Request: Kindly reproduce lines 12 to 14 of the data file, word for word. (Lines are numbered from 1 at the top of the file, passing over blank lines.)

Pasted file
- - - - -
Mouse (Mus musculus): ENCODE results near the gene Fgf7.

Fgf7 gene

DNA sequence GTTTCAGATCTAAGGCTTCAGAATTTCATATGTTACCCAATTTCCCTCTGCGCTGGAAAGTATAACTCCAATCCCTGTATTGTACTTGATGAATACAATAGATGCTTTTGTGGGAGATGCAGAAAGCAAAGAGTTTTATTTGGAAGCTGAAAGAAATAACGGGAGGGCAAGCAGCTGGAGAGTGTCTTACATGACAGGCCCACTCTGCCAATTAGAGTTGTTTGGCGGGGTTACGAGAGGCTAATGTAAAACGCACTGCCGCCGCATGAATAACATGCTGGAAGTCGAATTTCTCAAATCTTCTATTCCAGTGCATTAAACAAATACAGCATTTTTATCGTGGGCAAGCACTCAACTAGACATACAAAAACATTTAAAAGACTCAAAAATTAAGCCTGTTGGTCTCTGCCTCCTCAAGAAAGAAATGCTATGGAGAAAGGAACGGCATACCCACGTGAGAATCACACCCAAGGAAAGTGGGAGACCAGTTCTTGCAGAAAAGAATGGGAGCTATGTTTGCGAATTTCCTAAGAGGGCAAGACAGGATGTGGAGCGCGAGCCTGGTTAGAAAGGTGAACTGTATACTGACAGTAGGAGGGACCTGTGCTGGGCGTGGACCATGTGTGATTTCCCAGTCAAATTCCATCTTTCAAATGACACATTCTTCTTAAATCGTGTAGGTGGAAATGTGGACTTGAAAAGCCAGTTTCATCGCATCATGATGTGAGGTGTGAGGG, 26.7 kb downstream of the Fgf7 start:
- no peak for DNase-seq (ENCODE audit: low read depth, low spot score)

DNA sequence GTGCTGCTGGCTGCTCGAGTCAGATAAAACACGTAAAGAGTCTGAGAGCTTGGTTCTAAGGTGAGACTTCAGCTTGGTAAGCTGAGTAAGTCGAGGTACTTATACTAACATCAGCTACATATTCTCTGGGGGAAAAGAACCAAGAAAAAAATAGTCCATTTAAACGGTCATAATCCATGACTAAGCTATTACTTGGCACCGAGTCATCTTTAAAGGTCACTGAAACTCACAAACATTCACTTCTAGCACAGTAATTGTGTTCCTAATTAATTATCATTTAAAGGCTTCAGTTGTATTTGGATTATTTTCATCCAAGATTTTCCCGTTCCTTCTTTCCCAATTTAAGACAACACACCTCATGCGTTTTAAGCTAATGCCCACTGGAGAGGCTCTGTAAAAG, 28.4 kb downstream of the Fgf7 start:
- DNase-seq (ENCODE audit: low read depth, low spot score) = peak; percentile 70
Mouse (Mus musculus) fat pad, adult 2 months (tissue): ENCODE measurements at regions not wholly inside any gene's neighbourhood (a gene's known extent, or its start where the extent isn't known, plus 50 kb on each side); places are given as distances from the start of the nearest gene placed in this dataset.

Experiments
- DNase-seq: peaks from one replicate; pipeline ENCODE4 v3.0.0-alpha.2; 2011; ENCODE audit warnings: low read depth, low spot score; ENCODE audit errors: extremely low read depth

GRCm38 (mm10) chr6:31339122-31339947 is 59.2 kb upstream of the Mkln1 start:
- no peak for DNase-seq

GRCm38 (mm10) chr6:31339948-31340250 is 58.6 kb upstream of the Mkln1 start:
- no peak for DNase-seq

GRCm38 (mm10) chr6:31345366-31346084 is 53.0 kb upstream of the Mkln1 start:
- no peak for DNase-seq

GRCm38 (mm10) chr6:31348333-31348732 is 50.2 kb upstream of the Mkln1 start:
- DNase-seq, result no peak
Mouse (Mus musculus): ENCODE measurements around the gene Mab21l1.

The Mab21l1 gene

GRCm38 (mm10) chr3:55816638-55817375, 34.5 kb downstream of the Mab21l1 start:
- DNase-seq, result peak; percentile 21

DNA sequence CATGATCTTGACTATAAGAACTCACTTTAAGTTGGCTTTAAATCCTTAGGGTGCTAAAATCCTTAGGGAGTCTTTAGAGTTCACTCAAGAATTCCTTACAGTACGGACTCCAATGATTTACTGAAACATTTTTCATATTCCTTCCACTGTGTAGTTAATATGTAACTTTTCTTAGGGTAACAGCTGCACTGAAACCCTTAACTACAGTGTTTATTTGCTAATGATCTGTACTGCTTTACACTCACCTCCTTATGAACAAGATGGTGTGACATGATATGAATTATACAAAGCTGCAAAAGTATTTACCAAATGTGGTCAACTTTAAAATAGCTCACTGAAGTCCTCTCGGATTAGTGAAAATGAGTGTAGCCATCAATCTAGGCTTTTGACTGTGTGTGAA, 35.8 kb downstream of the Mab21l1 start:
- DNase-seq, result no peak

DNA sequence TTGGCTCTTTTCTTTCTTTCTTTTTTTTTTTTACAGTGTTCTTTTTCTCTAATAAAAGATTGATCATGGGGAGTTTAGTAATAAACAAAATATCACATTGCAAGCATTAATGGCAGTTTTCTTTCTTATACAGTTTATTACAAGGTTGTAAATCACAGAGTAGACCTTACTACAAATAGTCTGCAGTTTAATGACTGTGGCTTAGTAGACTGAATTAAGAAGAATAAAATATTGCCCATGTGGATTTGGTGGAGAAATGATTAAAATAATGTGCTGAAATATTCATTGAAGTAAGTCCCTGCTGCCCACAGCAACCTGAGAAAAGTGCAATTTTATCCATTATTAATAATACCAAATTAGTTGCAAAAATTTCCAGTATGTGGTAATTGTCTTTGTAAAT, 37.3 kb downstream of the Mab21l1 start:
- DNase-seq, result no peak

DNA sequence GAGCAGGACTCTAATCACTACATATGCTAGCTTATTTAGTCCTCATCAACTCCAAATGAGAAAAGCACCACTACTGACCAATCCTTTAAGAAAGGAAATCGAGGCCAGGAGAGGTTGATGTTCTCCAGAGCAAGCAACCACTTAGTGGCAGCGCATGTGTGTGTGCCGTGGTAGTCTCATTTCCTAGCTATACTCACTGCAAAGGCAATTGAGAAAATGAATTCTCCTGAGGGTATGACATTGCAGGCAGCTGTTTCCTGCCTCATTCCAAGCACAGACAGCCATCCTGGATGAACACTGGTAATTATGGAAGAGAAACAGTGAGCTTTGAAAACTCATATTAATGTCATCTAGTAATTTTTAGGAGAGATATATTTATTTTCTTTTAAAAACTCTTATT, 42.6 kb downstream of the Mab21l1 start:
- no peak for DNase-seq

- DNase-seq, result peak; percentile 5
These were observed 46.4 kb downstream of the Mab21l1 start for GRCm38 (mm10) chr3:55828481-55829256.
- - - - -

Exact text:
GRCm38 (mm10) chr6:31339948-31340250 is 58.6 kb upstream of the Mkln1 start:
- no peak for DNase-seq

GRCm38 (mm10) chr6:31345366-31346084 is 53.0 kb upstream of the Mkln1 start: